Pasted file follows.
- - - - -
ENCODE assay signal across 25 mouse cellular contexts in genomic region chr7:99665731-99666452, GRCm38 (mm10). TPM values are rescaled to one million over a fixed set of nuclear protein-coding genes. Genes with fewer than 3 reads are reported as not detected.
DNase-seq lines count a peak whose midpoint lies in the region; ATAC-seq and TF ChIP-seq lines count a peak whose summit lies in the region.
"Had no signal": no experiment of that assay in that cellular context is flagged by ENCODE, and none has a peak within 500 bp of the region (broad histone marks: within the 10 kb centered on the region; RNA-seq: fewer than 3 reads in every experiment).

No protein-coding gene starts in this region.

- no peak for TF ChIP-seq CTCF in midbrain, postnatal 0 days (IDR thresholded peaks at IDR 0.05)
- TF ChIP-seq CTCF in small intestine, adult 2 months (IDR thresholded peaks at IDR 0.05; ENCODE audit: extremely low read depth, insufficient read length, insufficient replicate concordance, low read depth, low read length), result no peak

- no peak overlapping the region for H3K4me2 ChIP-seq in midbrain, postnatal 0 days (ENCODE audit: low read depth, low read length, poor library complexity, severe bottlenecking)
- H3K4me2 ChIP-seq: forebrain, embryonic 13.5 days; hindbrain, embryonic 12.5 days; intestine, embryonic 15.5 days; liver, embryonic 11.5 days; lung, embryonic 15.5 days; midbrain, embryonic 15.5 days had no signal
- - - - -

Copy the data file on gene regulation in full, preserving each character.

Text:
ENCODE assay signal across 25 mouse cellular contexts in genomic region chr7:99665731-99666452, GRCm38 (mm10). TPM values are rescaled to one million over a fixed set of nuclear protein-coding genes. Genes with fewer than 3 reads are reported as not detected.
DNase-seq lines count a peak whose midpoint lies in the region; ATAC-seq and TF ChIP-seq lines count a peak whose summit lies in the region.
"Had no signal": no experiment of that assay in that cellular context is flagged by ENCODE, and none has a peak within 500 bp of the region (broad histone marks: within the 10 kb centered on the region; RNA-seq: fewer than 3 reads in every experiment).

No protein-coding gene starts in this region.

- no peak for TF ChIP-seq CTCF in midbrain, postnatal 0 days (IDR thresholded peaks at IDR 0.05)
- TF ChIP-seq CTCF in small intestine, adult 2 months (IDR thresholded peaks at IDR 0.05; ENCODE audit: extremely low read depth, insufficient read length, insufficient replicate concordance, low read depth, low read length), result no peak

- no peak overlapping the region for H3K4me2 ChIP-seq in midbrain, postnatal 0 days (ENCODE audit: low read depth, low read length, poor library complexity, severe bottlenecking)
- H3K4me2 ChIP-seq: forebrain, embryonic 13.5 days; hindbrain, embryonic 12.5 days; intestine, embryonic 15.5 days; liver, embryonic 11.5 days; lung, embryonic 15.5 days; midbrain, embryonic 15.5 days had no signal